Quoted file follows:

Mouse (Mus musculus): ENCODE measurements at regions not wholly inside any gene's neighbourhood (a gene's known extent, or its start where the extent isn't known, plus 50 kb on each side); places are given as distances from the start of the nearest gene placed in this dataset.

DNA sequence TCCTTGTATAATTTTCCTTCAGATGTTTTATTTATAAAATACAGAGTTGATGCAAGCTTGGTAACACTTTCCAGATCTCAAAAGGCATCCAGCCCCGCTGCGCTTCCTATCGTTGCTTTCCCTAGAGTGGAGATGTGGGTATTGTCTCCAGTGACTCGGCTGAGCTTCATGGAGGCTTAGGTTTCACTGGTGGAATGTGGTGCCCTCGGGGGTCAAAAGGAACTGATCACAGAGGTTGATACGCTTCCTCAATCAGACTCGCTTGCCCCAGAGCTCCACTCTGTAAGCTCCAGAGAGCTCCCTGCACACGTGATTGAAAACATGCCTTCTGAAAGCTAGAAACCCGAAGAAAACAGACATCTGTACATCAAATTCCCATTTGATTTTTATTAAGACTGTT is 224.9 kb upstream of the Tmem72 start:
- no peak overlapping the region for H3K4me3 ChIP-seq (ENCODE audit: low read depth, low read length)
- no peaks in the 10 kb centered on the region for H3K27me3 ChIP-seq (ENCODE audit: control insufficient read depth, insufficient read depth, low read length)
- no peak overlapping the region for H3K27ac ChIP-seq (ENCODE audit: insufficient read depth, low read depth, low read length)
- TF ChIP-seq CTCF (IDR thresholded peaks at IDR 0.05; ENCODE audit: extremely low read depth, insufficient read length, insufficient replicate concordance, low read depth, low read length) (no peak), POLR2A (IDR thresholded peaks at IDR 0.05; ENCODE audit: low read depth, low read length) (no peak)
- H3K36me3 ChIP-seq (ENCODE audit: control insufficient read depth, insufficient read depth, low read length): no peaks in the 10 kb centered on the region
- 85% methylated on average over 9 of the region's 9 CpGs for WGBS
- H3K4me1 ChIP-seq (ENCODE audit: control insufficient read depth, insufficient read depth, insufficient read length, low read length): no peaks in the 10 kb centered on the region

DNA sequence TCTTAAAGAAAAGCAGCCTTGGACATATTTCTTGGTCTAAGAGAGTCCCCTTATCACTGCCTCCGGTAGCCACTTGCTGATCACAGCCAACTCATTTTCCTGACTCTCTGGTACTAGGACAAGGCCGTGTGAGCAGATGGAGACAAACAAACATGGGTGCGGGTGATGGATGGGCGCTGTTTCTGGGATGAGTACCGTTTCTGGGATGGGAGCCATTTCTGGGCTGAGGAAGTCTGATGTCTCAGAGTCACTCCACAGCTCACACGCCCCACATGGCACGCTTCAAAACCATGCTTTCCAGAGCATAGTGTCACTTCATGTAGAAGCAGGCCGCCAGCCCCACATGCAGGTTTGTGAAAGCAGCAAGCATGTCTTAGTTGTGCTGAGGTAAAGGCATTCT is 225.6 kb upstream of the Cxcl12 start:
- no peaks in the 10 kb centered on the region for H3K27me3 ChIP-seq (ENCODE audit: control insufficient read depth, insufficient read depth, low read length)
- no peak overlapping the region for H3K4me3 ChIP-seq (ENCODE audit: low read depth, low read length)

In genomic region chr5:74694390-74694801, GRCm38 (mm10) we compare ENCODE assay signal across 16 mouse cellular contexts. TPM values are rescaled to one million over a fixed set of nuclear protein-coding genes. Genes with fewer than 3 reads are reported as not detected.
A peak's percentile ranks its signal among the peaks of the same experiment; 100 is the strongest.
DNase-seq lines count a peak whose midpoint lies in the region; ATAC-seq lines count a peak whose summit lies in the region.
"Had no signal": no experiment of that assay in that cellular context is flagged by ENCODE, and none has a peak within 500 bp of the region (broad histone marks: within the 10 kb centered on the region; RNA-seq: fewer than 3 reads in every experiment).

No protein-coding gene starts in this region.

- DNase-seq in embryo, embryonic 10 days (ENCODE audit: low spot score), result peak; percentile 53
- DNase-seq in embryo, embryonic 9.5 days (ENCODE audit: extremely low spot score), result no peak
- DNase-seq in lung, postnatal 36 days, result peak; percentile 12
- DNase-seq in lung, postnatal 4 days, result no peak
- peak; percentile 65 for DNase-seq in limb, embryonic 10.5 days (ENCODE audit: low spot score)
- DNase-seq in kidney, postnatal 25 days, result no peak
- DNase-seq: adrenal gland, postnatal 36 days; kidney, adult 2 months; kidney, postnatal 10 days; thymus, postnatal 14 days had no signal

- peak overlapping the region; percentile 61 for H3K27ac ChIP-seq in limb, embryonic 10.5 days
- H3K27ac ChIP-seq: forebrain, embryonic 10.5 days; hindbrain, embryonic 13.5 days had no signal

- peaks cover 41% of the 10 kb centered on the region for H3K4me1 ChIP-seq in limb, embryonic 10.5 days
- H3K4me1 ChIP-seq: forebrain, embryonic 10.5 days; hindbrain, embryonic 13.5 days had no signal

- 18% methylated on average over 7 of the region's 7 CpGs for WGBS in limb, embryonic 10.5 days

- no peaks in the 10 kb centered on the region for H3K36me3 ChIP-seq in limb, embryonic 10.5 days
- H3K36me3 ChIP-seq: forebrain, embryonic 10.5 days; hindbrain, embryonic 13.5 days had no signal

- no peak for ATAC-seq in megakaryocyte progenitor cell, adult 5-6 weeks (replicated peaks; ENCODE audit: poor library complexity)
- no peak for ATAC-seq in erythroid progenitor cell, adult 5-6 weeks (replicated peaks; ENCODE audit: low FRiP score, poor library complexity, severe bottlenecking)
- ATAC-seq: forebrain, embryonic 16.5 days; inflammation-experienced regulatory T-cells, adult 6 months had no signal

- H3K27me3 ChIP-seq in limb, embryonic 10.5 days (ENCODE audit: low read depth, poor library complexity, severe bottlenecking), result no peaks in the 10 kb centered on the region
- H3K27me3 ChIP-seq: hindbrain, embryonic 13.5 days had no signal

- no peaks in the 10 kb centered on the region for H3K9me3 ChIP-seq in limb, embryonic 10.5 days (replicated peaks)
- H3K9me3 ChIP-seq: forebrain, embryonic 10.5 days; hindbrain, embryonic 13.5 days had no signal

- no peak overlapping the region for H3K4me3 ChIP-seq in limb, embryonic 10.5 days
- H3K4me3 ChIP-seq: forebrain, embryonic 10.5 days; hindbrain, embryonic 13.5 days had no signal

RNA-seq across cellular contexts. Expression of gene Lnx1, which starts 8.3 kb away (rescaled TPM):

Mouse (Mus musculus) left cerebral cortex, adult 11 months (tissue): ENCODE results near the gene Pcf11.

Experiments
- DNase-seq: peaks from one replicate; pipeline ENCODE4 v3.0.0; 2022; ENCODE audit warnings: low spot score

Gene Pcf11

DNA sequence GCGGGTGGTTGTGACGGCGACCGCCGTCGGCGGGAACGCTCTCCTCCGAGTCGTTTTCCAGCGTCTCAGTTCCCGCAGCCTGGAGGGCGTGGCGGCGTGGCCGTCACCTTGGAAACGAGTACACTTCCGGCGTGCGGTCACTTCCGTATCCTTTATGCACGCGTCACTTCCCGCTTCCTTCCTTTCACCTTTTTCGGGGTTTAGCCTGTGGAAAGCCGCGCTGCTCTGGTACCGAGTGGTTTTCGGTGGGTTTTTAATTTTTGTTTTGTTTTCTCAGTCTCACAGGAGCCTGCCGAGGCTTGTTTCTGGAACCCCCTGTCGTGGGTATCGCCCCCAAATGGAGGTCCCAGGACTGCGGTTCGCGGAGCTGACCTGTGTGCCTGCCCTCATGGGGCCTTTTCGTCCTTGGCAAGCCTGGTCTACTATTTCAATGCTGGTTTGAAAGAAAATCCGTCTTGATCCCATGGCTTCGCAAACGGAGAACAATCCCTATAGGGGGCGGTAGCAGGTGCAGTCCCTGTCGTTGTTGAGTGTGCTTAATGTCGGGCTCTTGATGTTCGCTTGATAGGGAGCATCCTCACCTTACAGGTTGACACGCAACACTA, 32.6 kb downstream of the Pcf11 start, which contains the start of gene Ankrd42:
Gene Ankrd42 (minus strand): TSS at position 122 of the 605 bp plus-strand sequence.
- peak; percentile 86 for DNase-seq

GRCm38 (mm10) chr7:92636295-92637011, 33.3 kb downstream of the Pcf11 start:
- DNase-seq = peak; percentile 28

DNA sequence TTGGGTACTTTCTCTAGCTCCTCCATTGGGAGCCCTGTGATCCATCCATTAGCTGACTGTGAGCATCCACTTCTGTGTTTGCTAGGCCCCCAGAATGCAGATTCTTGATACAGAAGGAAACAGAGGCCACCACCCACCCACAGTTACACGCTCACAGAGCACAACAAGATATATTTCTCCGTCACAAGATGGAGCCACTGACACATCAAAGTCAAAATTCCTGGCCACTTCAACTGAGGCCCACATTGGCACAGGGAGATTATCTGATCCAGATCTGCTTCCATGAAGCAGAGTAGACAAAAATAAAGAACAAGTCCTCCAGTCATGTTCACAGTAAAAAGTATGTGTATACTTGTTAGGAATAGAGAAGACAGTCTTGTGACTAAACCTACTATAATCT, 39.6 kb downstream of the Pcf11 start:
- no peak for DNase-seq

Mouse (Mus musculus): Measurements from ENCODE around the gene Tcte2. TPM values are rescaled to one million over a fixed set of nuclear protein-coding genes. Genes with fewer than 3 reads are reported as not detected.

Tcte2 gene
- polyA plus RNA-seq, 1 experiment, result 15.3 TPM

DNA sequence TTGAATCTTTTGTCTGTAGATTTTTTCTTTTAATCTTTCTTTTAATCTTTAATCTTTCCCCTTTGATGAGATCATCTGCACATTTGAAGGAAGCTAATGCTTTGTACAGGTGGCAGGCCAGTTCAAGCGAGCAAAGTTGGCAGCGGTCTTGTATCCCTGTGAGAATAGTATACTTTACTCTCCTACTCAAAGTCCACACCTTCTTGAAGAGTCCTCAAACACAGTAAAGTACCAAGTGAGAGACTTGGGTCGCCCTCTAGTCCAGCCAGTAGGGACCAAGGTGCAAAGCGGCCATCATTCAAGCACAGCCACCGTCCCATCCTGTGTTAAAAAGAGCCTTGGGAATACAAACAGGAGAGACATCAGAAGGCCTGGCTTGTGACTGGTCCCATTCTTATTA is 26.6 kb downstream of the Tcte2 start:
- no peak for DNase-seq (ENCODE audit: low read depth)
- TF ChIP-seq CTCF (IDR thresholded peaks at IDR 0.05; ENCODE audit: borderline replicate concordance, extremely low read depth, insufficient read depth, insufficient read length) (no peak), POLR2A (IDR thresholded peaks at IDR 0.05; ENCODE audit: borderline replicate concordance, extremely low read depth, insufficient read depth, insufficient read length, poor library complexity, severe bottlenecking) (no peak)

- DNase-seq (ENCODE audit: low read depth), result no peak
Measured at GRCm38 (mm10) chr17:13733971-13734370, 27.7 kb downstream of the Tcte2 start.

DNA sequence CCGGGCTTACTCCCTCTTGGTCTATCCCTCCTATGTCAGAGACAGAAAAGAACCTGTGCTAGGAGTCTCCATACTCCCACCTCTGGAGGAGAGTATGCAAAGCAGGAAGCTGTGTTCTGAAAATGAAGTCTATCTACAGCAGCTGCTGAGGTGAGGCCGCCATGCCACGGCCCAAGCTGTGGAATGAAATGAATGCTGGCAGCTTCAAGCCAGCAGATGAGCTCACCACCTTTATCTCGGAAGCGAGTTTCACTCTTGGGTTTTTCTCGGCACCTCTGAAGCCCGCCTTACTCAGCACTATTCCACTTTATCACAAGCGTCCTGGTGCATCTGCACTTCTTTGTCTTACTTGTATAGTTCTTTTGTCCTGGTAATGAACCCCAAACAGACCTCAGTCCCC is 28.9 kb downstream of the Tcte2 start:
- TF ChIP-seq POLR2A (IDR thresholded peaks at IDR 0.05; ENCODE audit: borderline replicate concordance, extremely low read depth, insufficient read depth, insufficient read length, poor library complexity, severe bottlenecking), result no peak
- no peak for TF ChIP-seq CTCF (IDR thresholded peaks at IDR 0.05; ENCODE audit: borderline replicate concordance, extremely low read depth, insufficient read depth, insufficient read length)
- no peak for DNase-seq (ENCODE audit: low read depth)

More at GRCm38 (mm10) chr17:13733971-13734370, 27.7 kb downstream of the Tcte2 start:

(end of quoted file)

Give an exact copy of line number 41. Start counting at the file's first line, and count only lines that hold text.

RNA-seq across cellular contexts. Expression of gene Lnx1, which starts 8.3 kb away (rescaled TPM):